A popular dice game called chuck-a-luck was a bit more involved in that it required a game board and a set of dice. A typical chuck-a-luck board consists of six numbered squares, players put money on the number, betting that the banker, when he rolls three dice will roll one or two of those numbers.  The players are paid out according to odds set by the banker. If the banker rolls three of the same number, the player that bet on that number loses all the money they bet.   

Finally, the simplest means of gambling during the Civil War came in the form of raffles.  These games of chance were likely as simple as they sound.  Buy a ticket with a number on it, if that number is drawn on the day of the raffle, a prize is won.


Image courtesy C. Brown.

While all of this sounds like great fun and games, officers of both armies recognized a potential for moral decline in their ranks should gambling become addictive amongst the men.  For some officers, the desire to stop gambling was based on religious views, for others the desire was rooted more in keeping the peace in camp as fights would often break out over suspected cheaters.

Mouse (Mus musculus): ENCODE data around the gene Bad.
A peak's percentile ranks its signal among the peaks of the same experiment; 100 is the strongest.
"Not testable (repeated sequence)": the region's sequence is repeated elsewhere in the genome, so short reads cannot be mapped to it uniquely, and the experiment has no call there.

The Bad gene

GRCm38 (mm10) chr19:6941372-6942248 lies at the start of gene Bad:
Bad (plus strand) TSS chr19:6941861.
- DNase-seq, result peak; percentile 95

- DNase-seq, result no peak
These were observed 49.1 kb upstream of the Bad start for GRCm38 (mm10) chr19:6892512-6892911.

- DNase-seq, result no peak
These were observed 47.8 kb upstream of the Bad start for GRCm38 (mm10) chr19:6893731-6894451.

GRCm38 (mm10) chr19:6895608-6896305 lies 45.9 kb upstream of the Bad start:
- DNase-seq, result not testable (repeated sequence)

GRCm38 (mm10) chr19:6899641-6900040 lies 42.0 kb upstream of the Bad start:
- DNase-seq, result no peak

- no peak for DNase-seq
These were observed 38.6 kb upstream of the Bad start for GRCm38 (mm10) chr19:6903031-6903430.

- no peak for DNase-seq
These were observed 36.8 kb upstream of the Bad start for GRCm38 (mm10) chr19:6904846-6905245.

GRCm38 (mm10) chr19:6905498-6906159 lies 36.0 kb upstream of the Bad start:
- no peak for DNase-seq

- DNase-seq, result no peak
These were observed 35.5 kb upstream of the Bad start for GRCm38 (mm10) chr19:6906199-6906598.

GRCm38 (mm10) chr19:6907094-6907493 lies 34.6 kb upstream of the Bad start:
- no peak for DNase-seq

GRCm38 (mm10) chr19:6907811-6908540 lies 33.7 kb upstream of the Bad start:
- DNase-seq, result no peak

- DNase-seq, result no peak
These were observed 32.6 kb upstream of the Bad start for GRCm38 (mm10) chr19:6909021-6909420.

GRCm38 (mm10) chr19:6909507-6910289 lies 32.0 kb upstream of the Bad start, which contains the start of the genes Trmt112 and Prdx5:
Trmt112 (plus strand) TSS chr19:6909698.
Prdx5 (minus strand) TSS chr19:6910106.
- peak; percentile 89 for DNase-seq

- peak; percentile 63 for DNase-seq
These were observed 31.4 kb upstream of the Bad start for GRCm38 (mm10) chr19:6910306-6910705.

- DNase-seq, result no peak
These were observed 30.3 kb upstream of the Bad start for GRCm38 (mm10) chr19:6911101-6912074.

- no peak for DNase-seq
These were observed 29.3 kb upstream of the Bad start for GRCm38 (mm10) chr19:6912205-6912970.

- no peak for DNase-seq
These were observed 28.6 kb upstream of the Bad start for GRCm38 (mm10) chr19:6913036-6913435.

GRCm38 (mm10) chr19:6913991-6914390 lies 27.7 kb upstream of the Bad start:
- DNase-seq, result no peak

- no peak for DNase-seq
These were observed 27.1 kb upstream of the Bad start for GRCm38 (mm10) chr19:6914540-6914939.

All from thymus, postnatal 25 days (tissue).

Some officers went so far as to ban gambling in its entirety from the unit.  This was the case for at least an entire brigade in the Third Army Corps during the Gettysburg Campaign as on June 20, 1863 Hobart Ward’s men were issued Special Order Number 2 which stated that “All gambling and playing at games of chance in this command will be strictly prohibited from this date.  Any violation of this order on the part of the enlisted men will be attended with severe punishment and all officers neglecting to enforce the same will be called to account for neglect of duty.”


Two soldiers caught betting are forced to repeat offense in this Alfred Waud illustration entitled, “General Patrick’s Punishment for Gamblers.” (Library of Congress)

In some cases, the soldiers regulated their gambling on their own. Samuel Hankins of the 2nd Mississippi remembered that just before a battle “there would be a searching of pockets for gambling goods, playing cards especially.  The thought of being killed with such in their pockets induced the soldiers to throw them away.  The road would soon be covered with playing cards, dice, dice boxes, etc.”  Evidently the men of his regiment were worried about the shame their family would have to endure should their bodies be found with gambling paraphernalia in their pockets.   

Nevertheless, when not concerned about their moral decline or imminent demise, gambling remained a staple of the war on boredom which unfolded in every camp of the American Civil War.   

 – Ranger Philip Brown
Gettysburg NMP